Owing to limitations posed by the ongoing coronavirus crisis, the BFI London Film Festival (LLF) will run as a combination of virtual and physical screenings for the 2020 edition of the event.
The festival, which runs from 7-18 October 2020, will host 50 virtual premieres and 12 previews of upcoming theatre-held films. Each of the 50 virtual premieres will play at a fixed time and will feature additional elements including talent Q&As.
What to expect from the first film festival of the COVID era?
The venues are yet to be announced for the physical part of the festival. LFF will partner with exhibitors including those in the BFI Film Audience Network for physical screenings, the films will also be on the BFI Southbank flagship site and other London cinemas selected
A program of free-to-access digital talks and online events is also included in this year’s event, including an online version of the festival’s brand LFF Screen Talks.
The full program will be revealed in a September 8 web launch. The festival will keep its 11 genre strands of Love, Debate, Laugh, Dare, Thrill, Cult, Journey, Create, Treasures, and Experimenta.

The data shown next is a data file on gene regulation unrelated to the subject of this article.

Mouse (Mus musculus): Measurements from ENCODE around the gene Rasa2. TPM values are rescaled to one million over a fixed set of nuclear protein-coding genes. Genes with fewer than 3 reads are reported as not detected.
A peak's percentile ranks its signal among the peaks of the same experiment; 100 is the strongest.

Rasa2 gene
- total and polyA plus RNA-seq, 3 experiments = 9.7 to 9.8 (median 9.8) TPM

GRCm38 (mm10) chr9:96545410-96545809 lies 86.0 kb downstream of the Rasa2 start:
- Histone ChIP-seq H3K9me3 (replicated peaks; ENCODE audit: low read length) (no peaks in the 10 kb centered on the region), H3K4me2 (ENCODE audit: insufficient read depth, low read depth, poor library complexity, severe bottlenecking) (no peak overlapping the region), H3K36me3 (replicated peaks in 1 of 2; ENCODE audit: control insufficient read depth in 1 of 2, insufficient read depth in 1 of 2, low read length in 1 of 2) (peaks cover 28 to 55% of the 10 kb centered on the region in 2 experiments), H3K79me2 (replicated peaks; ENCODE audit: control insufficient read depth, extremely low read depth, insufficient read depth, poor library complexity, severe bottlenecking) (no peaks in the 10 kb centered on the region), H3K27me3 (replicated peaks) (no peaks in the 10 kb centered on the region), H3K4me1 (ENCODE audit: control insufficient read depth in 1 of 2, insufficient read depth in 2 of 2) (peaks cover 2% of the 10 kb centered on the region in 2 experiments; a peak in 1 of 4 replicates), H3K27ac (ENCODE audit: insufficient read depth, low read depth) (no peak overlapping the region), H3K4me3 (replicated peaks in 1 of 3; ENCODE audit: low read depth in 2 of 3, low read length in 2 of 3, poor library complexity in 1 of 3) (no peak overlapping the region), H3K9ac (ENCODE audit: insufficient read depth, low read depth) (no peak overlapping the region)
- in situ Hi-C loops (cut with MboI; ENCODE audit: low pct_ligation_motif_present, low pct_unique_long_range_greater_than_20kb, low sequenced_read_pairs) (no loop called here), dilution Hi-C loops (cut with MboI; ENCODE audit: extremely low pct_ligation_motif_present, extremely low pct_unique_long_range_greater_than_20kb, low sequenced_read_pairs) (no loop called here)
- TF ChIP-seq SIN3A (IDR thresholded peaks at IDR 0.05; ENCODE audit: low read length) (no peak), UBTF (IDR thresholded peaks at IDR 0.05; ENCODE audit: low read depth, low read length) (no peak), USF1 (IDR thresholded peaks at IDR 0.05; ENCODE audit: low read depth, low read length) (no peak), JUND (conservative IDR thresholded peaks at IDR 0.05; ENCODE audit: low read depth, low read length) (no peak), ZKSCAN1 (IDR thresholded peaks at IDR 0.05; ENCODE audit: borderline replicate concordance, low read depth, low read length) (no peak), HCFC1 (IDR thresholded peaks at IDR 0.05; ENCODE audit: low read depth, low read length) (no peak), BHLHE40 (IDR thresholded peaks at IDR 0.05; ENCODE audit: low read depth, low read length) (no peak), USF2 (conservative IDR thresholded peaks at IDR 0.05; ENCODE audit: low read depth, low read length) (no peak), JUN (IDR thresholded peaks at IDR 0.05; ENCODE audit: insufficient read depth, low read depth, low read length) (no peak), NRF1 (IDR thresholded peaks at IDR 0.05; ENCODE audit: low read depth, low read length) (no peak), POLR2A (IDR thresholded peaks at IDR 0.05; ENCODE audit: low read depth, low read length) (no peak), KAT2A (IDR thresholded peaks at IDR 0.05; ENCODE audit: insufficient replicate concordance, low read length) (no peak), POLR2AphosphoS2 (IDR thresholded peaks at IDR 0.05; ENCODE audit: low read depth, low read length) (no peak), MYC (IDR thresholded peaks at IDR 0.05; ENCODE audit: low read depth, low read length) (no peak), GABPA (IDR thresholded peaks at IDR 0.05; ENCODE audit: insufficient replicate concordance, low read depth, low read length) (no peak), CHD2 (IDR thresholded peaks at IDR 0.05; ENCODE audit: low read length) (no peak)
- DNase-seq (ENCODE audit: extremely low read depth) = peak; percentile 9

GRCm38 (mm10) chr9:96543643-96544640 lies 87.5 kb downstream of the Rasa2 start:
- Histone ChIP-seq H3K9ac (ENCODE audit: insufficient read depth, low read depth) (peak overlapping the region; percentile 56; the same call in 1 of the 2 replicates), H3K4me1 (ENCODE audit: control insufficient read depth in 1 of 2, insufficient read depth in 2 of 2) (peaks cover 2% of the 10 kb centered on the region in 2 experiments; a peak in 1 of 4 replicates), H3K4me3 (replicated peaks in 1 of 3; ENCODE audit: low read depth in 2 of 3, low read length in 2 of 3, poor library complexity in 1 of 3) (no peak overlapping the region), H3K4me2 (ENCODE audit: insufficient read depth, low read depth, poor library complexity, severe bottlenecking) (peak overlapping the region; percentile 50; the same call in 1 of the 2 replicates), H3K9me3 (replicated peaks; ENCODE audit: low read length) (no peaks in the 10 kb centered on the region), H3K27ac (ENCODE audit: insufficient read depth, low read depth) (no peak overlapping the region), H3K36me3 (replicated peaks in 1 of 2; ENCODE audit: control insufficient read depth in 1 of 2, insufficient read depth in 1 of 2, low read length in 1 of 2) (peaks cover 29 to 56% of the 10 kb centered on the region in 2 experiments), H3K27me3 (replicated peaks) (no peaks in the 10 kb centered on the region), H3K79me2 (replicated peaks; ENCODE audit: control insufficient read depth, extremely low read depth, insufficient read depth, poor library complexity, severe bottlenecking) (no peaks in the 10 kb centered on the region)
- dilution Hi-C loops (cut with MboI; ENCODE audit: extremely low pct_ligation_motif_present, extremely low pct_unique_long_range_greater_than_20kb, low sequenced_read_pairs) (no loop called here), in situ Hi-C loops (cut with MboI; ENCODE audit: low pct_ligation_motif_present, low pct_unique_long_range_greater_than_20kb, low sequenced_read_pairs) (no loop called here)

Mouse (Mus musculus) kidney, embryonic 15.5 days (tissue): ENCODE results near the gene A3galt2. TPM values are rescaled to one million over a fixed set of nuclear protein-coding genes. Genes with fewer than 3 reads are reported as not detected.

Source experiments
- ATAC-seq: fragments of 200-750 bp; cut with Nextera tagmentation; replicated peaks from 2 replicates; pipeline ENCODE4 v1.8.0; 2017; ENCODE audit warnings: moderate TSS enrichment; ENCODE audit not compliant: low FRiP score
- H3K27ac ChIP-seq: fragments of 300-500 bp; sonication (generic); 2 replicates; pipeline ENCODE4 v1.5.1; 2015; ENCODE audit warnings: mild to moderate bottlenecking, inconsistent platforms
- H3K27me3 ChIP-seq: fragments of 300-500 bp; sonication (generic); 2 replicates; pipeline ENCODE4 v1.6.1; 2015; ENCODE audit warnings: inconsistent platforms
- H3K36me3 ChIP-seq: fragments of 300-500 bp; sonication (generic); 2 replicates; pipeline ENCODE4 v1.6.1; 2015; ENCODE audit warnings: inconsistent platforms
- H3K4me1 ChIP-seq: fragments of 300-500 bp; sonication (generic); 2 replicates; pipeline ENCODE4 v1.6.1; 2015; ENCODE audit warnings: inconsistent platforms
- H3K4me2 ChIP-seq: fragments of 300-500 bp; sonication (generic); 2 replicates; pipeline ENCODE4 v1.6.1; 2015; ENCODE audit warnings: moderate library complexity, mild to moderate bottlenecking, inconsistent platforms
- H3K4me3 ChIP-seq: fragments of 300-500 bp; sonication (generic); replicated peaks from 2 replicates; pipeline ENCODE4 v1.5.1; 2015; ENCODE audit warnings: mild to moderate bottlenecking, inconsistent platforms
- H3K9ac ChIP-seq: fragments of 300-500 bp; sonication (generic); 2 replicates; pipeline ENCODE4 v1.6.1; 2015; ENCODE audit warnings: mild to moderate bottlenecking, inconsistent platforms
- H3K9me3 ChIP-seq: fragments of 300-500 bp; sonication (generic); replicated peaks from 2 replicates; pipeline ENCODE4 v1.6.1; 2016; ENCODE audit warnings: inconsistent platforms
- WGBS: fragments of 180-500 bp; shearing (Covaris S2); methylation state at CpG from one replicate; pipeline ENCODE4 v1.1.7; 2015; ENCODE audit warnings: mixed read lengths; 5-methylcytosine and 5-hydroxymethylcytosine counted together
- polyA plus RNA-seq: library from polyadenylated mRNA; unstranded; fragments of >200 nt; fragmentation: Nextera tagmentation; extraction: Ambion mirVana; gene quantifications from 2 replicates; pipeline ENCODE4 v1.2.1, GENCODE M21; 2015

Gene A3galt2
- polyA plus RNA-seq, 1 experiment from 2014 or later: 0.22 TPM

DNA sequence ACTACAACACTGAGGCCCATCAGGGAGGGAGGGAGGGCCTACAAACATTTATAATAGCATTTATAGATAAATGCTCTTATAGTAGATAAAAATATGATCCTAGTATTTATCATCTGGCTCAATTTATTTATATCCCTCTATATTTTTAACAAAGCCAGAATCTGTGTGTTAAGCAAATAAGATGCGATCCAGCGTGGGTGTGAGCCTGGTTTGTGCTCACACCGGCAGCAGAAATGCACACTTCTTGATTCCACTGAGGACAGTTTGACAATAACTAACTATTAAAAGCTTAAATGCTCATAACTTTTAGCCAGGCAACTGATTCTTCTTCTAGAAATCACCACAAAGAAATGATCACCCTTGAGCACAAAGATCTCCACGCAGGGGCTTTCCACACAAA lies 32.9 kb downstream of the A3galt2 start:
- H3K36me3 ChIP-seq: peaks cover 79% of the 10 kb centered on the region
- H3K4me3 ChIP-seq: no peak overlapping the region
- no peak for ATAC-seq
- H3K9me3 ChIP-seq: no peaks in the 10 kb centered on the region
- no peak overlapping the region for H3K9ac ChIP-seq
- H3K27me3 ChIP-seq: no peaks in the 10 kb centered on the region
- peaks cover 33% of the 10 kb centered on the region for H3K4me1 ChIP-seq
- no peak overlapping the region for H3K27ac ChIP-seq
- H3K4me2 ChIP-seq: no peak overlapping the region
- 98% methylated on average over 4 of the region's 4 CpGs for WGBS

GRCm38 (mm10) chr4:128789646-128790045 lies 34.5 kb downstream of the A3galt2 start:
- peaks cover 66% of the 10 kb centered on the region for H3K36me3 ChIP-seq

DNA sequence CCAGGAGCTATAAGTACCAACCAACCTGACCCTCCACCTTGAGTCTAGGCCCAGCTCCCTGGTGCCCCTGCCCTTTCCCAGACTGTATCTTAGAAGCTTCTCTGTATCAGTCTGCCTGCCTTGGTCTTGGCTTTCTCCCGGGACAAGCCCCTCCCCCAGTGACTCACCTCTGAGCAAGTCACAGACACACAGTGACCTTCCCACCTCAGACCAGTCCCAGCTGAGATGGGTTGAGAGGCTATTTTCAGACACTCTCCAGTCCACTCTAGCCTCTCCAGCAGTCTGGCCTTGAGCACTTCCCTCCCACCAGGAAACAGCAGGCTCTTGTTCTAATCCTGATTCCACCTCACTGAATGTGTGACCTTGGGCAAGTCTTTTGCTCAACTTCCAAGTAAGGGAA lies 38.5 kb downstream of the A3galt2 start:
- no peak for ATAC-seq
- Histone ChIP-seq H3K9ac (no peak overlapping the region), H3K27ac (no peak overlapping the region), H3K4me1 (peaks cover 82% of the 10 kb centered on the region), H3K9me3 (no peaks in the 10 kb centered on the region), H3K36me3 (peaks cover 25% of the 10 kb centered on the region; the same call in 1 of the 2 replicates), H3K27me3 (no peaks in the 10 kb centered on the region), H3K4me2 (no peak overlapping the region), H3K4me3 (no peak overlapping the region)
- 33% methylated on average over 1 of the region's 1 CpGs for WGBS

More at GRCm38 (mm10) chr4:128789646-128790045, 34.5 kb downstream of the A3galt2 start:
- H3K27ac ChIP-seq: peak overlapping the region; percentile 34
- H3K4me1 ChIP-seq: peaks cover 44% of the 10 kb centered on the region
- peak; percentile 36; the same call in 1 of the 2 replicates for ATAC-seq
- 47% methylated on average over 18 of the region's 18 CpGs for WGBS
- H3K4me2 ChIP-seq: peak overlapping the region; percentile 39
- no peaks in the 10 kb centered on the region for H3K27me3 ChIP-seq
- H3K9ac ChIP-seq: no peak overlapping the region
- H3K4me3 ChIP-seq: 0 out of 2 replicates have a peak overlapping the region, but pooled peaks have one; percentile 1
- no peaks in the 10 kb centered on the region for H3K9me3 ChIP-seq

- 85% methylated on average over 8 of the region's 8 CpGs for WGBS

Viewers will be able to vote on audience awards this year, rather than the usual jury panel. The audience awards are for best feature fiction, best feature documentary, best short film, and best XR, and the winners will be announced in a live online ceremony on the festival’s final weekend.
In addition, there will be a new free-to-access XR and immersive strand playing completely online. Viewers will be able to explore and experience XR projects through a virtual gallery.
London Film Festival director Tricia Tuttle said in a statement: “As with many other live events around the world, in response to a global pandemic, we have had to make changes to our plans, factoring in security concerns and restrictions – some known, some still unclear. But as we have undergone this planning, we have witnessed historic international protests as well, an urgent reminder of just how much we need to do to fight racism and inequality.
Also, this year has given us a chance to think creatively about how we make the festival more accessible.